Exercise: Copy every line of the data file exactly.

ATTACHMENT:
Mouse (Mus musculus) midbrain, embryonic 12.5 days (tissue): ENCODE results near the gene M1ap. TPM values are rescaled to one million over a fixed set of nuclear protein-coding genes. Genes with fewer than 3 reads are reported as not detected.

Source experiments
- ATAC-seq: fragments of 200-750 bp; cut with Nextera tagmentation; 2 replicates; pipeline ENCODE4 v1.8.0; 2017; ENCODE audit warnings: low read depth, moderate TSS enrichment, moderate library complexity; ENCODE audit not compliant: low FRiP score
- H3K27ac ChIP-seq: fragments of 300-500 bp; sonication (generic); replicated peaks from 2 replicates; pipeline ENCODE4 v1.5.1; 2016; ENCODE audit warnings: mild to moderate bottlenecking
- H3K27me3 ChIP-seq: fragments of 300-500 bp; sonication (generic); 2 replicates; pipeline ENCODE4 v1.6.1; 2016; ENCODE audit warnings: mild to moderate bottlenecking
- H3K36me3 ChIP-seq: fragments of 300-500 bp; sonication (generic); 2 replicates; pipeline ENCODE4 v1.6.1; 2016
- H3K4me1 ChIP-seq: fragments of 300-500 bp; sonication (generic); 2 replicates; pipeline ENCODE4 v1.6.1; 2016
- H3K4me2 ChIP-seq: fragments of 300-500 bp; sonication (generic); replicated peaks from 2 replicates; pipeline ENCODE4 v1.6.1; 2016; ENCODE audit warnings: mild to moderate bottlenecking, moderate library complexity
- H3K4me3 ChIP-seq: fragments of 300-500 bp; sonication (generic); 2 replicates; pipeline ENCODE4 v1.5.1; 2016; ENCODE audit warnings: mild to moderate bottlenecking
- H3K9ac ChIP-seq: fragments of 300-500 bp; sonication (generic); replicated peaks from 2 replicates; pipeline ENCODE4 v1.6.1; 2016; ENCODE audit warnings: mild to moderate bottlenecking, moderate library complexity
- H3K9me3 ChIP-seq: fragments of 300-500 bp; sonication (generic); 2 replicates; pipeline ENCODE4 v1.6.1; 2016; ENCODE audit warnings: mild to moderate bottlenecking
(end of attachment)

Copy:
Mouse (Mus musculus) midbrain, embryonic 12.5 days (tissue): ENCODE results near the gene M1ap. TPM values are rescaled to one million over a fixed set of nuclear protein-coding genes. Genes with fewer than 3 reads are reported as not detected.

Source experiments
- ATAC-seq: fragments of 200-750 bp; cut with Nextera tagmentation; 2 replicates; pipeline ENCODE4 v1.8.0; 2017; ENCODE audit warnings: low read depth, moderate TSS enrichment, moderate library complexity; ENCODE audit not compliant: low FRiP score
- H3K27ac ChIP-seq: fragments of 300-500 bp; sonication (generic); replicated peaks from 2 replicates; pipeline ENCODE4 v1.5.1; 2016; ENCODE audit warnings: mild to moderate bottlenecking
- H3K27me3 ChIP-seq: fragments of 300-500 bp; sonication (generic); 2 replicates; pipeline ENCODE4 v1.6.1; 2016; ENCODE audit warnings: mild to moderate bottlenecking
- H3K36me3 ChIP-seq: fragments of 300-500 bp; sonication (generic); 2 replicates; pipeline ENCODE4 v1.6.1; 2016
- H3K4me1 ChIP-seq: fragments of 300-500 bp; sonication (generic); 2 replicates; pipeline ENCODE4 v1.6.1; 2016
- H3K4me2 ChIP-seq: fragments of 300-500 bp; sonication (generic); replicated peaks from 2 replicates; pipeline ENCODE4 v1.6.1; 2016; ENCODE audit warnings: mild to moderate bottlenecking, moderate library complexity
- H3K4me3 ChIP-seq: fragments of 300-500 bp; sonication (generic); 2 replicates; pipeline ENCODE4 v1.5.1; 2016; ENCODE audit warnings: mild to moderate bottlenecking
- H3K9ac ChIP-seq: fragments of 300-500 bp; sonication (generic); replicated peaks from 2 replicates; pipeline ENCODE4 v1.6.1; 2016; ENCODE audit warnings: mild to moderate bottlenecking, moderate library complexity
- H3K9me3 ChIP-seq: fragments of 300-500 bp; sonication (generic); 2 replicates; pipeline ENCODE4 v1.6.1; 2016; ENCODE audit warnings: mild to moderate bottlenecking